Mr. EPELBAUM left no note before he leapt, nor had police ever been called to Apt. 1211 because of trouble in the past, said Detective Randy CARTER of the Toronto Police homicide squad.
The working theory, after interviews with Mr. EPELBAUM's three surviving children in the Toronto area, is that he was upset because his family was arranging to move his daughter out of his apartment to live on her own.
"I guess it's all maybe educated speculation, but our investigation showed us that the two of them had been living together for a number of years, and that was about to change," Det. CARTER said yesterday. "And something in that arrangement caused him to do what he did."
Family members declined comment yesterday, but the disturbing events were on the minds of many at the apartment building, one of several well-kept high-rises clustered on Yonge just south of Finch Avenue.
One woman, who said she had known Mr. EPELBAUM since his wife died 15 years ago, said he frequently expressed worry about Sophia's future after he, too, passed away.
"He was very concerned about this child, wondering what would happen to her if he died," she said, declining to be identified. "And it worried him to death."
Mr. EPELBAUM, known as Nick to some of his neighbours, suffered from shingles, a painful skin condition. He also had been struggling with pain from a fall several months ago, in which he broke his shoulder and arm.
"He would say many times, 'It won't be long before I'll be with my wife again,' " the woman said. "He was getting on the verge of feeling life isn't worth it, and we'd urge him on -- 'Come on, Nick, get out there and talk with the guys.'
While Det. CARTER said Mr. EPELBAUM and his daughter had lived together continuously since Mrs. EPELBAUM's death, his neighbour offered a different account.
She said Sophia moved out of her father's apartment for a time several years ago, "to give him a break," first living in an institution, then in an apartment on Bathurst Street, with help from a city social worker. She was unable to hold a paying job, but volunteered at a hospital, she said.
Then Sophia went missing from her own apartment before resurfacing at her father's place, the woman said.
Ever since, the widower and his daughter seemed to enjoy a close and caring relationship.
The woman said that when she last saw Mr. EPELBAUM a few days ago, he was worried because Sophia had not yet returned from the store.
The next thing she heard, her old neighbour was dead, and so was his daughter.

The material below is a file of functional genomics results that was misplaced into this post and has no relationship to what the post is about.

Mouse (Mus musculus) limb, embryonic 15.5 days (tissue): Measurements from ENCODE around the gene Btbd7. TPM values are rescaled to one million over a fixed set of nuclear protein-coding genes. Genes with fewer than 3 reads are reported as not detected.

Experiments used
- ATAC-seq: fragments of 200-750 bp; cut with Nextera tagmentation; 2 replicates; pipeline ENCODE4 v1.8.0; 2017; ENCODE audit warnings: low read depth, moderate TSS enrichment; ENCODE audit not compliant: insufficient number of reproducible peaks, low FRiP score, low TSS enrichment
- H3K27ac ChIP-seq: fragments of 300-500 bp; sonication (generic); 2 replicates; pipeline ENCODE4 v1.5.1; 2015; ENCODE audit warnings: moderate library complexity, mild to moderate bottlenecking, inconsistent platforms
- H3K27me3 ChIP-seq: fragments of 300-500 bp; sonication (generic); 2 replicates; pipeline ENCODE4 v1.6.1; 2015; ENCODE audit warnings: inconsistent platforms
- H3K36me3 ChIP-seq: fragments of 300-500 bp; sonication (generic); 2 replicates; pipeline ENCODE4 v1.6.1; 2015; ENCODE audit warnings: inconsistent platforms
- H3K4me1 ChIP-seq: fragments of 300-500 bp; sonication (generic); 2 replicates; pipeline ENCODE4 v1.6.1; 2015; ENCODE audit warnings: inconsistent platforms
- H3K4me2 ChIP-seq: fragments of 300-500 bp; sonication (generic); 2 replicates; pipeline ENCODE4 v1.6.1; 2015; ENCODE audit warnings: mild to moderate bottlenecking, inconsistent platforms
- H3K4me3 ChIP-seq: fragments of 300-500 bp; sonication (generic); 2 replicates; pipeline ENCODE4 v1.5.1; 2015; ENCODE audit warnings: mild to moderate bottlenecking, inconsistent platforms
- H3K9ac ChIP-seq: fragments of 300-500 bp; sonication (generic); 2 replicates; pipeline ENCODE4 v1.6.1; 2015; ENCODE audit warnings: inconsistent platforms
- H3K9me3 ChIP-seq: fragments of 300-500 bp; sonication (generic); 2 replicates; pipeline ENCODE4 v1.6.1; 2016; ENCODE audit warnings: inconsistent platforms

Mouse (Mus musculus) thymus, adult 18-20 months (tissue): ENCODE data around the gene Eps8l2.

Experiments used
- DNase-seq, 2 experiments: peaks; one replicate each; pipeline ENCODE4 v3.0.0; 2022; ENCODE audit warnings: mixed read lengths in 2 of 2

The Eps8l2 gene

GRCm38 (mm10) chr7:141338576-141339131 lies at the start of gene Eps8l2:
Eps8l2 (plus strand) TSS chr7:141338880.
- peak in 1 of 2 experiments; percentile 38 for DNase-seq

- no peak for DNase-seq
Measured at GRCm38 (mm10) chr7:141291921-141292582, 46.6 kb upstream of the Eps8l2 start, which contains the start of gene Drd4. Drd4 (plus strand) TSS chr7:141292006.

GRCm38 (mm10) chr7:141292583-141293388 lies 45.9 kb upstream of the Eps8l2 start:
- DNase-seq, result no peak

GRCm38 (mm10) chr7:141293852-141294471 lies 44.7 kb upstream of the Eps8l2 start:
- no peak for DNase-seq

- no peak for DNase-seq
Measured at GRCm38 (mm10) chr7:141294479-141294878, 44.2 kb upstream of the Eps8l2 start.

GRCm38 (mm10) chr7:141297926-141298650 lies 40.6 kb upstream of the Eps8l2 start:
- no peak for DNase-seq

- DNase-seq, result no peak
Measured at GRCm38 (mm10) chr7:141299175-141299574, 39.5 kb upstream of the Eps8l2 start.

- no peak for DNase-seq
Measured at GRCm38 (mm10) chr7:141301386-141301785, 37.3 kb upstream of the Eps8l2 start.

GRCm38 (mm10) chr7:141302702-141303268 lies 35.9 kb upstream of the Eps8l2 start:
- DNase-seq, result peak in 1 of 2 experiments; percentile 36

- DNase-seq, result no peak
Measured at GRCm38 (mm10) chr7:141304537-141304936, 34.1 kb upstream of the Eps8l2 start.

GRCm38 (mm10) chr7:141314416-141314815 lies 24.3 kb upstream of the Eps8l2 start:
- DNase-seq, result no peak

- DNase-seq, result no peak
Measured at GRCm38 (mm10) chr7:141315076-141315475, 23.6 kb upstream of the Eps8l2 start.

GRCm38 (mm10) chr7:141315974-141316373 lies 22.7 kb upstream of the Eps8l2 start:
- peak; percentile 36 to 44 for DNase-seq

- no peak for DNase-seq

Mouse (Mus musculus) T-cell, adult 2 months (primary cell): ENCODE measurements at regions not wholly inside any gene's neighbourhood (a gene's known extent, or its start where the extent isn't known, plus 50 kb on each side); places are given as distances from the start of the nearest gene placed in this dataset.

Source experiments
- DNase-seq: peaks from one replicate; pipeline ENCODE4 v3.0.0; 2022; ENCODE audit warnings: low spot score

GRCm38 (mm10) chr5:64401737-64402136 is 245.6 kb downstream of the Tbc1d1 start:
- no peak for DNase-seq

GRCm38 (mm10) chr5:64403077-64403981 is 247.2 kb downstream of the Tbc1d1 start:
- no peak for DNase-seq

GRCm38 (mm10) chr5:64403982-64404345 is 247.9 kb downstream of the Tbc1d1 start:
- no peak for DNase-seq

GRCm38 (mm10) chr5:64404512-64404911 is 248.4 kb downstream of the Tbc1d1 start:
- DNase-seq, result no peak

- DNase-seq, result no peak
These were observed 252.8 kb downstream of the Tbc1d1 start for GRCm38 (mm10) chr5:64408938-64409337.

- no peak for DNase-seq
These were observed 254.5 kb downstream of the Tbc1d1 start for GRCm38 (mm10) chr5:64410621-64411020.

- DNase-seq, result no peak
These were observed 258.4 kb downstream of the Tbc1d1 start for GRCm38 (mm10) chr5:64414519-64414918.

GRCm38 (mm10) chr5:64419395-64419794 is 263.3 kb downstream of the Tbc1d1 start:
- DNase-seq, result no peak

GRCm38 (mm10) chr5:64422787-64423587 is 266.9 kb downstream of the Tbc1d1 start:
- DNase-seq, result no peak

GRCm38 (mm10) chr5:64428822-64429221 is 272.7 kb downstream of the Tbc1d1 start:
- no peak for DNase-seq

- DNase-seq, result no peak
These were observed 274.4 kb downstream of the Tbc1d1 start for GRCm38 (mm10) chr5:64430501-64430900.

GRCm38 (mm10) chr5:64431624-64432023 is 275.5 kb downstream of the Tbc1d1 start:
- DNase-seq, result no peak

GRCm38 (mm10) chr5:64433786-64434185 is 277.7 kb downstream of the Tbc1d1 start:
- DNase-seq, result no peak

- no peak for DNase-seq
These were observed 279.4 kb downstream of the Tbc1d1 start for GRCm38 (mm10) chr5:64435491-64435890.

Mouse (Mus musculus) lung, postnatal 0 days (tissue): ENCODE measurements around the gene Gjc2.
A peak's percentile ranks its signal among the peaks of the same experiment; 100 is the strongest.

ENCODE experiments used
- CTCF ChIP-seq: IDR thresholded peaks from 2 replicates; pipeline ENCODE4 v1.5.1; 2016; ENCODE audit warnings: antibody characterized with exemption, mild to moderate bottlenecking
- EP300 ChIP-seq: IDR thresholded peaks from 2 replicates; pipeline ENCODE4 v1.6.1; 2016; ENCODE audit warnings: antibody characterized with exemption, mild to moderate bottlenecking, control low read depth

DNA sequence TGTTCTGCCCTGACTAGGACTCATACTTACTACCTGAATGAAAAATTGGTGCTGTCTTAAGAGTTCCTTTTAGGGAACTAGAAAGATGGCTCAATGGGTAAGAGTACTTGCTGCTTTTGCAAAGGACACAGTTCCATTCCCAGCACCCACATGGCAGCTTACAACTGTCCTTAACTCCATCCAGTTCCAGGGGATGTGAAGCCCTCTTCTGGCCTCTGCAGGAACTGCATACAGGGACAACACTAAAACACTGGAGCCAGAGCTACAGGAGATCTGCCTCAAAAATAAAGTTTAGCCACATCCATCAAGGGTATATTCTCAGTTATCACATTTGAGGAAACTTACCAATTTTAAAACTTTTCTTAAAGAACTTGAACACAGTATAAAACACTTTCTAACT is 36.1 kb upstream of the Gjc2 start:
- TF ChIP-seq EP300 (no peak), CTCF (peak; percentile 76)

"I can't imagine him doing it," the woman said, in the building's lobby yesterday afternoon.
"He wouldn't harm a flea, and all of a sudden this happens. It's just not right."

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CARTIER o@ca.on.york_county.toronto.globe_and_mail 2003-04-12 published
'He kept a little flame of geometry alive'
Superstar University of Toronto mathematician considered himself an artist, but his seminal work inevitably found practical applications
By Siobhan ROBERTS Saturday, April 12, 2003 - Page F11
Widely considered the greatest classical geometer of his time and the man who saved his discipline from near extinction, Harold Scott MacDonald COXETER, who died on March 31 at 96, said of himself, with characteristic modesty, "I am like any other artist. It just so happens that what fills my mind is shapes and numbers."
Prof. COXETER's work focused on hyperdimensional shapes, specifically the symmetry of regular figures and polytopes. Polytopes are geometric shapes of any number of dimensions that cannot be constructed in the real world and can be visualized only when the eye of the beholder possesses the necessary insight; they are most often described mathematically and sometimes can be represented with hypnotically intricate fine-line drawings.
"I like things that can be seen," Prof. COXETER once remarked. "You have to imagine a different world where these queer things have some kind of shape."
Known as Donald (shortened from MacDonald,) Prof. COXETER had such a passion for his work and unrivalled elegance in constructing and writing proofs that he motivated countless mathematicians to pick up the antiquated discipline of geometry long after it had been deemed passé.
John Horton CONWAY, the Von Neumann professor of mathematics at Princeton University, never studied under Prof. COXETER, but he considers himself an honorary student because of the COXETERian nature of his work.
"With math, what you're doing is trying to prove something and that can get very complicated and ugly. COXETER always manages to do it clearly and concisely," Prof. CONWAY said. "He kept a little flame of geometry alive by doing such beautiful works himself.
"I'm reminded of a quotation from Walter Pater's book The Renaissance. He was describing art and poetry, but he talks of a small, gem-like flame: 'To burn always with this hard, gem-like flame, to maintain this ecstasy, is success in life.' "
Prof. COXETER's oeuvre included more than 250 papers and 12 books. His Introduction to Geometry, published in 1961, is now considered a classic -- it is still in print and this year is back on the curriculum at McGill University. His Regular Polytopes is considered by some as the modern-day addendum to Euclid's Elements. In 1957, he published Generators and Relations for Discrete Groups, written jointly with his PhD student and lifelong friend Willy MOSER. It is currently in its seventh edition.